What a great story Nilepoc - thank you so much for sharing it and for the tip at the end. Actually the statement I made earlier, "I have been warned, although I refuse to believe it could be true, that most CRNAs or CRNA students would not give me the time of day due to the early stage of my education process," this warning came from a friend that is an RN and I do not think the RNs in my area like CRNAs very much. I could be wrong but their attitude changes completely when discussing CRNAs, you know what I mean. She wants me to work with her in neonatal - but she does not understand that is what she wants to do, not me. Do you mind if I ask how old you were when you began working on your education? Thanks again for a great and informative post!
  4. by   alansmith52
    I totally agree with nilepoc

    Never tell anyone unless your sure they like you anyway that you want be a CRNA. infact, I have found that almost the only safe people to tell withing academia are the upper-devision type research teachers.
    I made the same mistake craig did and have been playing cover up for the past 6 years. I started in 1996 ( I am not a CRNA or even an applicant yet) and I have worked straight toward it. orginally I thought " this shouldn't be to bad, two years for my RN, a year for my Bsn and then two more for my CRNA" hmmmmmmm yeah right. anyway. whenever you have to wright a professional goal paper for admissons or anything else just state that you plan to continue your education and never elude to the fact you want to be a CRNA.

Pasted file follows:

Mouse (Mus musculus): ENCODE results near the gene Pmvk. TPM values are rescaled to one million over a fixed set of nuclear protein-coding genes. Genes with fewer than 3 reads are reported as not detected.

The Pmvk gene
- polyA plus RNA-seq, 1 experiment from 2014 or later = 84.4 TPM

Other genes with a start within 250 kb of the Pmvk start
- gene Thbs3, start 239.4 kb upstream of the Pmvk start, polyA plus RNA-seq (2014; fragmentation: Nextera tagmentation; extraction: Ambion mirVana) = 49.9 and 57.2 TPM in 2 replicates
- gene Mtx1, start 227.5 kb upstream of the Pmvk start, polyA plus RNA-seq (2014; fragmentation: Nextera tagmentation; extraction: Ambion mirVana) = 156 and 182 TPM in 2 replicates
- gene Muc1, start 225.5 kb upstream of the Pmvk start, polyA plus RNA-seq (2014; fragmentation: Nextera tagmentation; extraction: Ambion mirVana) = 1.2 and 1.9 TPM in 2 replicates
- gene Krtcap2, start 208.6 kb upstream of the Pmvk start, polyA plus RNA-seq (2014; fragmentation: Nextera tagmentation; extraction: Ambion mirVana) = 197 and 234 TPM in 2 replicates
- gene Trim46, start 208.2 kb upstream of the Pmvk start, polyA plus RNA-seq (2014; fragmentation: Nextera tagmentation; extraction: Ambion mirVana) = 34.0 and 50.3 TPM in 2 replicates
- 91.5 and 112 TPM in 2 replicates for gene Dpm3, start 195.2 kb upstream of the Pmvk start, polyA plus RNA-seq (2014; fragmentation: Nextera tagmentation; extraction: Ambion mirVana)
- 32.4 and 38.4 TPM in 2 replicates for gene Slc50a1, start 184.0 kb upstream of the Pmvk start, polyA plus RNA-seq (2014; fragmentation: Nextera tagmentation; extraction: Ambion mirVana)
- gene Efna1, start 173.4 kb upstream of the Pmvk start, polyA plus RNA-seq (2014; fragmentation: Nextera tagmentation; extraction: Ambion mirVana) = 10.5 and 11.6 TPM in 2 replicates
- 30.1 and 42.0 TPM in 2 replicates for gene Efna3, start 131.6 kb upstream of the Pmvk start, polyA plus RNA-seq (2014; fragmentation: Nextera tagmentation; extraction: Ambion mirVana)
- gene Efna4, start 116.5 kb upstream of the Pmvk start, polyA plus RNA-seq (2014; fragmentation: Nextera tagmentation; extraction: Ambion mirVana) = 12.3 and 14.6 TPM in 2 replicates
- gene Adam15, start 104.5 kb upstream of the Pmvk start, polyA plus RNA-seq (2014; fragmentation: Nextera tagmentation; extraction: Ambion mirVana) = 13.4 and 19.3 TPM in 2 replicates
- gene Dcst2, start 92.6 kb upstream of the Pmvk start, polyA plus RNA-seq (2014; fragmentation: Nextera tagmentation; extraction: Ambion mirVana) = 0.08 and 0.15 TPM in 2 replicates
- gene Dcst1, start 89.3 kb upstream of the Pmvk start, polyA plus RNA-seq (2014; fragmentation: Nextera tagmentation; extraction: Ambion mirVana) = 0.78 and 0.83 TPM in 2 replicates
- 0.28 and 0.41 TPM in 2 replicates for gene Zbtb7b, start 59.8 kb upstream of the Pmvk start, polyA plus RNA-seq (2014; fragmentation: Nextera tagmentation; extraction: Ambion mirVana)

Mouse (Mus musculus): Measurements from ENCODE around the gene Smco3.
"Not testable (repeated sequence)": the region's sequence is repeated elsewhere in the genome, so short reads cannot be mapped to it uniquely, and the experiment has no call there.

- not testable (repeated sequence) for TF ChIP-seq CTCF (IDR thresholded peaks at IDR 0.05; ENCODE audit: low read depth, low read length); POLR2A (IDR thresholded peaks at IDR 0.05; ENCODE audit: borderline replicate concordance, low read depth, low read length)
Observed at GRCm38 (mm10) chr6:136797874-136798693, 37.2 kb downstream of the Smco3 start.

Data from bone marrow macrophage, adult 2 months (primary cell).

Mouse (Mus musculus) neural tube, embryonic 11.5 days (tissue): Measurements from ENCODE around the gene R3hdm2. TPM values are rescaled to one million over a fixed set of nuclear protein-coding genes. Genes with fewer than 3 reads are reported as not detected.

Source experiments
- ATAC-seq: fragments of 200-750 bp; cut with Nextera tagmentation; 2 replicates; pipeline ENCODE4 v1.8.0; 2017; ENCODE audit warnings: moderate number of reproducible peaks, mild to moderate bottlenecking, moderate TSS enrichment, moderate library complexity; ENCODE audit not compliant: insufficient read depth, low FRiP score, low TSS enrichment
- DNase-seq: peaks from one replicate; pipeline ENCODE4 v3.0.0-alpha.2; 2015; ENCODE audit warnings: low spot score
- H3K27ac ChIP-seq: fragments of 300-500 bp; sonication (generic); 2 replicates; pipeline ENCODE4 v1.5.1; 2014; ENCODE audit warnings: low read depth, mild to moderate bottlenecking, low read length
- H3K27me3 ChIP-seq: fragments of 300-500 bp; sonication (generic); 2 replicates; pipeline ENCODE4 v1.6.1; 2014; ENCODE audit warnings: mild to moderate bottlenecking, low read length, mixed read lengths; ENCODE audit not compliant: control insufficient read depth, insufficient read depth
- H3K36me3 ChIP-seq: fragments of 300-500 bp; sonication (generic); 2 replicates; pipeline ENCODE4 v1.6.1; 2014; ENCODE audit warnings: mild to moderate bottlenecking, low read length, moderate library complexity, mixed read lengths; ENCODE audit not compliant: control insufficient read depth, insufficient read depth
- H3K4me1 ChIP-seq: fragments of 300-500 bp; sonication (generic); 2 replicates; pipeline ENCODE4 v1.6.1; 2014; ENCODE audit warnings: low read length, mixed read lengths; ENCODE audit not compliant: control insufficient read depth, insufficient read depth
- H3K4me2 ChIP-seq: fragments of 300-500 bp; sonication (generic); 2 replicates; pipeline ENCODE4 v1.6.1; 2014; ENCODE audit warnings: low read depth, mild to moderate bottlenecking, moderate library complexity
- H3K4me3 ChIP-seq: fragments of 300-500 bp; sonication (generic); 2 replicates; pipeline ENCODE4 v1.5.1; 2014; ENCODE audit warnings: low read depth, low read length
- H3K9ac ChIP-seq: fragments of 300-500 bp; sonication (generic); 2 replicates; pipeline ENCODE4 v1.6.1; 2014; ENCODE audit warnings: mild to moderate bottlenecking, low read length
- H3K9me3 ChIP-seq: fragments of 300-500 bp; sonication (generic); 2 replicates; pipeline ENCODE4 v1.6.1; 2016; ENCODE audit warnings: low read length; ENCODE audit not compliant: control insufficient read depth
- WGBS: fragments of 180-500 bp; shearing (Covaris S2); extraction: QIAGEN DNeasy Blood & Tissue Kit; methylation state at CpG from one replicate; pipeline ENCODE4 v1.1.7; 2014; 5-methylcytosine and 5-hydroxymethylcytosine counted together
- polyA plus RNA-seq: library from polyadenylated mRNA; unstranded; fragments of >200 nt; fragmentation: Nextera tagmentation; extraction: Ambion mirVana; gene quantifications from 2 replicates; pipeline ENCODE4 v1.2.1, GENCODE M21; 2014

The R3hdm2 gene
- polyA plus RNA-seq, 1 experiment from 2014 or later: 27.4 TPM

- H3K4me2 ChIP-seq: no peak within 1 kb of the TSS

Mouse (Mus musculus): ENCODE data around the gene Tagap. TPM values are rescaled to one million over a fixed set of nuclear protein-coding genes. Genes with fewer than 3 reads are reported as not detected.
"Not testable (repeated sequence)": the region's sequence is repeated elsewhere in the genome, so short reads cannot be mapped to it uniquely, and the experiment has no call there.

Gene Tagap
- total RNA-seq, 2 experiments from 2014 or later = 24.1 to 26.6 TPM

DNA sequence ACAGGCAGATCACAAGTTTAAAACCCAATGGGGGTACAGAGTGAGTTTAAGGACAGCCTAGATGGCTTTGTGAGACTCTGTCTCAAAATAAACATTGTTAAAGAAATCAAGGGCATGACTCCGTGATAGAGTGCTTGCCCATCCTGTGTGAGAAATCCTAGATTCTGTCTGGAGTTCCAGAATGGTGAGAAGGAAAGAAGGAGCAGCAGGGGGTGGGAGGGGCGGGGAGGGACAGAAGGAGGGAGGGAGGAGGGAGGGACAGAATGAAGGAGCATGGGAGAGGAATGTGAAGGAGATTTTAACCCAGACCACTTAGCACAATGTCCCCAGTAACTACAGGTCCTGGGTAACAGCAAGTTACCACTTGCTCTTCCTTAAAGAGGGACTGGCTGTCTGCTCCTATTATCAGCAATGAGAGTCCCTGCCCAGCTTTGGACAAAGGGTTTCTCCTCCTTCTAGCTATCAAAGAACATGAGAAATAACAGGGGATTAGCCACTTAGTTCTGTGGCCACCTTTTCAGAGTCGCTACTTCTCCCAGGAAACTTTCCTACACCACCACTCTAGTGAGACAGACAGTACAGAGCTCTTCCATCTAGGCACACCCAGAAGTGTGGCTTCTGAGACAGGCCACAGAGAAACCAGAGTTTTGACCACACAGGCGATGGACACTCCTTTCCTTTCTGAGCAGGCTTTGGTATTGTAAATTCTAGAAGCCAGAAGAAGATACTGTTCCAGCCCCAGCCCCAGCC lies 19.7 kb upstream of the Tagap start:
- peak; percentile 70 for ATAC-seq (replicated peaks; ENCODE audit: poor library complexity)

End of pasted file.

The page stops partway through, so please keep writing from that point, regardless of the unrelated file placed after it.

you will find there are some disgusting social pathologies that exist in nursing. you will survive if you simply get along with everyone. many nurses love join sides and pit themselves one against another. I just make everyone belive I am on there side. nurses rape each other over stupid things like "who didn't fill up a water mug or who didn't empty the catheter" just always belive that every nurse faces a diffrent set of obstacels and problems durring a given shift and that every nurse does there best with what they have. (this is somewhat of a soapbox of mine) we preach individualized nursing care but we try to generalize it more and more with every silly rule we make.
  5. by   kmchugh
    Lfulton

    I may not be the best person to answer your question, since I generally enjoyed the science classes I took on the way to RN and CRNA, but let me give you a thought or two. The science classes you take ARE important to your career, both in nursing and as a staff nurse. They give you the knowledge base to understand what you are doing, why you are doing it, and how it works, usually at the cellular level. Especially as a CRNA, but also as a nurse, it is not enough to know that "if I give drug 1, it will have effect A." You must also understand why it will have effect A, how it accomplished effect A. It may be that effect A is exactly what you need, but the means by which that effect is accomplished is EXACTLY the wrong means to get to where you want to be.

    Having said that, much of that information becomes "background" information. You know the material, and have it in the back of your head as you administer anesthetics. But you don't consciously think of the science that underlies what you are doing every time you are doing it. For example, if your patient has a blood pressure of 80/40 with a heart rate of 56, you reach (possibly) for the ephedrine rather than the phenylepherine. You know that phenylepherine will raise the pressure, but will probably also slow the heart rate further. You know that ephedrine will both raise the pressure and heart rate. You don't consciously think about the receptors involved that make this true every time you reach for a vasopressor, but if anyone asked, you could give a good explanation for what you are doing and why.